15 Foods that can be regrown from scraps

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posted on May, 11 2013 @ 01:33 AM
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Hello, everyone. I stumbled upon a great list about growing 15 different vegetables from scraps. Since it's gardening season and I'm very cheap I thought this would be great to share. Hey, we could use it for survival as well. There are many useful ways this article can help us out.


I love gardening. Well, not actually the work behind the gardening so much – it’s the harvesting that I really look forward to. There is nothing like fresh veggies from your own personal garden! I actually just planted a bunch of things in my vegetable garden, and may have gone a little plant happy at the feed & seed store. Oops. Obviously, we all know about the normal ways to grow plants – from seeds. But, did you know that there are a ton of plants that you can grow from scraps? Plants, that will in turn, produce more food.


Here are a few entries from the article.

Lemongrass


You can regrow lemongrass the same way you regrow the green onions. Simply place the root ends in a glass of water, refreshing the water as needed. You will want to wait to harvest your lemongrass until it is about 12 inches tall.

Ginger


Plant a small chunk off of your piece of ginger in potting soil with the newest buds facing up. Ginger enjoys non-direct sunlight in a warm moist environment. Before long, it will begin to regrow shoots and roots. Once the plant is established and you’re ready to harvest, pull up the whole plant, including the roots. Remove a piece of the ginger, and re-plant it to repeat the growing process.


Since I'm not a gardener I have no clue if this list has good advice. But it sounds good enough to share with other members. Hopefully all of ya will enjoy this list.
Source




posted on May, 11 2013 @ 01:45 AM
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reply to post by Phoenix267
 


I've got 3 pineapple tops that have fully rooted. I need to transplant them one of these days because they're not really growing, they're just rooting still. If I weren't so lazy I'd post pics because it looks pretty awesome - you would not think that they would root like that. Basically, you just twist the tops of them off and put the bottom, of the tops, in water, and they will begin to root within a week or two.

This is what it looks like:


except the vases I have mine in are almost full of roots.
edit on 5/11/2013 by Bleeeeep because: (no reason given)



posted on May, 11 2013 @ 01:47 AM
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reply to post by Phoenix267
 


Thank you for sharing this information. I have been planning on trying my hand at growing some vegetables at home. The site you found is very informative and I am going to get my act together soon and try to grow some of the vegetables and spices featured in the article.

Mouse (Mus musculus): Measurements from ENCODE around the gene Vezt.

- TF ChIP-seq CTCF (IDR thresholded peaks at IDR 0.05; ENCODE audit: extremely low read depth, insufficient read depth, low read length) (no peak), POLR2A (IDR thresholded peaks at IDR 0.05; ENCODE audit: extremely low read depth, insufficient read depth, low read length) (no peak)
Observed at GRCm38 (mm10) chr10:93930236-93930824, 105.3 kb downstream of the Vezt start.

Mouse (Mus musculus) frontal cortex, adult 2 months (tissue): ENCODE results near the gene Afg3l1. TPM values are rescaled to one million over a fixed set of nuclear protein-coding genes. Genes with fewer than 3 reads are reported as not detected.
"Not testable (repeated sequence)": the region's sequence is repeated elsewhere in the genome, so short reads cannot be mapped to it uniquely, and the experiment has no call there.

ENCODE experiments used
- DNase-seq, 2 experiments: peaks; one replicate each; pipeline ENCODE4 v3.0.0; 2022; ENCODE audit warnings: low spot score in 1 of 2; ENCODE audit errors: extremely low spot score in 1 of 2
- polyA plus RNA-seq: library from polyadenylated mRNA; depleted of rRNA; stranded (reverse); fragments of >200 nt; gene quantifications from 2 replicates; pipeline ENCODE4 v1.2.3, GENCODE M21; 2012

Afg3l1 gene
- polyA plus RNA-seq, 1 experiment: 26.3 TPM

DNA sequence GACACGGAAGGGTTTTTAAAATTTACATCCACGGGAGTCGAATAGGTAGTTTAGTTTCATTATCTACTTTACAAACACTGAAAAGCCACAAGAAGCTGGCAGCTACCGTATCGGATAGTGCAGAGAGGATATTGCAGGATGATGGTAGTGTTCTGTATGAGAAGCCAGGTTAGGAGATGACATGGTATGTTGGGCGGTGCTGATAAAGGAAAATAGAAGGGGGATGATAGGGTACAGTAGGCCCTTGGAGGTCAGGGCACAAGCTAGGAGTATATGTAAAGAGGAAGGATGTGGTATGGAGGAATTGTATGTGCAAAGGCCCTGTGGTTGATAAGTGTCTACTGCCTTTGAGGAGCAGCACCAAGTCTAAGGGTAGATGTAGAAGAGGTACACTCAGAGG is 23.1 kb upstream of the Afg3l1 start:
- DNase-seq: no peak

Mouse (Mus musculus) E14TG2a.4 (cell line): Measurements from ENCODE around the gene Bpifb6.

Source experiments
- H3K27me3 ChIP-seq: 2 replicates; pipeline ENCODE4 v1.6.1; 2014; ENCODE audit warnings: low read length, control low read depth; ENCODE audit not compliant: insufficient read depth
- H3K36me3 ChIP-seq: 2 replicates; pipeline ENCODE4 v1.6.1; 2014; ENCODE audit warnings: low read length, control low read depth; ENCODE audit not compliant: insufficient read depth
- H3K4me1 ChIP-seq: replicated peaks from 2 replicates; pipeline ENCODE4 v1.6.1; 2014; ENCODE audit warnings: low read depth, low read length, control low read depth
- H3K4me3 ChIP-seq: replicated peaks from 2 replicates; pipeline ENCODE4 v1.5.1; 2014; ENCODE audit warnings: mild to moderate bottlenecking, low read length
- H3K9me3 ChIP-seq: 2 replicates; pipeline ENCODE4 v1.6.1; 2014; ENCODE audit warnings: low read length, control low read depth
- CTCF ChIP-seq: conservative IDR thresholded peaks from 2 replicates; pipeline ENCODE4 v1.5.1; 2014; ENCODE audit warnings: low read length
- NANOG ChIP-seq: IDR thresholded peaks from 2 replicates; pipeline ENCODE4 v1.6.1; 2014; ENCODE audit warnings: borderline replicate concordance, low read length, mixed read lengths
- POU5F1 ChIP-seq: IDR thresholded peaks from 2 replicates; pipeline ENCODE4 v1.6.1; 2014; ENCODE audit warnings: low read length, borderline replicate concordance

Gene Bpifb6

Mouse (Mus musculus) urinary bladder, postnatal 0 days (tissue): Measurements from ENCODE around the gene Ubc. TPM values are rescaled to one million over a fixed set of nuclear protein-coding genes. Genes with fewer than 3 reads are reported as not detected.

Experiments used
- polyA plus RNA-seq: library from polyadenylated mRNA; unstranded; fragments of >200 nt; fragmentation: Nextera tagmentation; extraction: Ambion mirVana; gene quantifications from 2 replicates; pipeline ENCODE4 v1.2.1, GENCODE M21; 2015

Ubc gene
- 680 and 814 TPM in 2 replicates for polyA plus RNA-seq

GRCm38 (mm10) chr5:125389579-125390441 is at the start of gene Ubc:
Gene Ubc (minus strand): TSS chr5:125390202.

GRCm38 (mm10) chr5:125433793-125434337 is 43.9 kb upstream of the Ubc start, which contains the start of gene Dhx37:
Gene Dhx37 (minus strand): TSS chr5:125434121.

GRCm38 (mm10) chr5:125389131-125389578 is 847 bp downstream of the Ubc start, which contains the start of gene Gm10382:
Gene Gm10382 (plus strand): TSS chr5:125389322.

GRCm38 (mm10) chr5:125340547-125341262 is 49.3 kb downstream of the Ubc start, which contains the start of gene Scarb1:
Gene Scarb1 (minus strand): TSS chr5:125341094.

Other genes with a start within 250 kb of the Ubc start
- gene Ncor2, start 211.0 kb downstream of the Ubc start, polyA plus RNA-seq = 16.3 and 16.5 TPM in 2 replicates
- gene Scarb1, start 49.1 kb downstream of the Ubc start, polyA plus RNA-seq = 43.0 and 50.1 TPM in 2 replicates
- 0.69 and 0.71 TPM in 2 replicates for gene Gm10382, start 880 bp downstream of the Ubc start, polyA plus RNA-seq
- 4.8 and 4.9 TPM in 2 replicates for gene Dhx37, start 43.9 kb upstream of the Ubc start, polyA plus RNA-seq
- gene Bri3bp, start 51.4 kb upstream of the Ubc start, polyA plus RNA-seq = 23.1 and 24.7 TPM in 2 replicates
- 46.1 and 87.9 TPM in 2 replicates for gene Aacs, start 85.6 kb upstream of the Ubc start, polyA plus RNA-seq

Please share your experience should you try your hand at -re-growing some of the food mentioned. I have been told that anything in a compost heap that grows can be transplanted into a vegetable garden and grown to maturity.

Much Peace...



posted on May, 11 2013 @ 01:57 AM
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That is a great list. I buy garlic bulbs and take the smallest pieces and regrow them like green onions, it has the flavor of both onion and garlic. It grows pretty long, I will cut it a few inches and keep the bulb there, it will contiinue to grow.

Peace, NRE.



posted on May, 11 2013 @ 02:00 AM
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Thanks for the help,I really appreciate it.This kind of information is good to know.



posted on May, 11 2013 @ 02:13 AM
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reply to post by Bleeeeep
 


GOOD LUCK!

They're absolutely teases they are. I had a pineapple top grow to a damn nice size, I was thinking "How awesome am I!! Look what I grew!" and then after about 2 years, I was plucking the dead stalks out of the dirt.


I was wrapped it was growing. But obviously my green thumb only means I have a gangrenous appendage on my hand.. so unfair.

And as for those avacado nuts.. I sure can turn them into corks. Oo

About the only thing I've managed to keep growing from any attempt at keeping something alive, is a catcus.

Even that's wonky and gnarly, and looks like it's been shot at.. lol



posted on May, 11 2013 @ 02:45 AM
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reply to post by Phoenix267
 


Excellent post
To think I've been throwing away salad stuff all these years when I could have regrown it

What a muppet I am

Thanks

Cody



posted on May, 11 2013 @ 10:10 AM
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I like the celery idea a lot...I will have to try it...I'm always needing just a bit of it for a salad...and never seem to use the whole bunch before it starts to yellow......



posted on May, 11 2013 @ 08:21 PM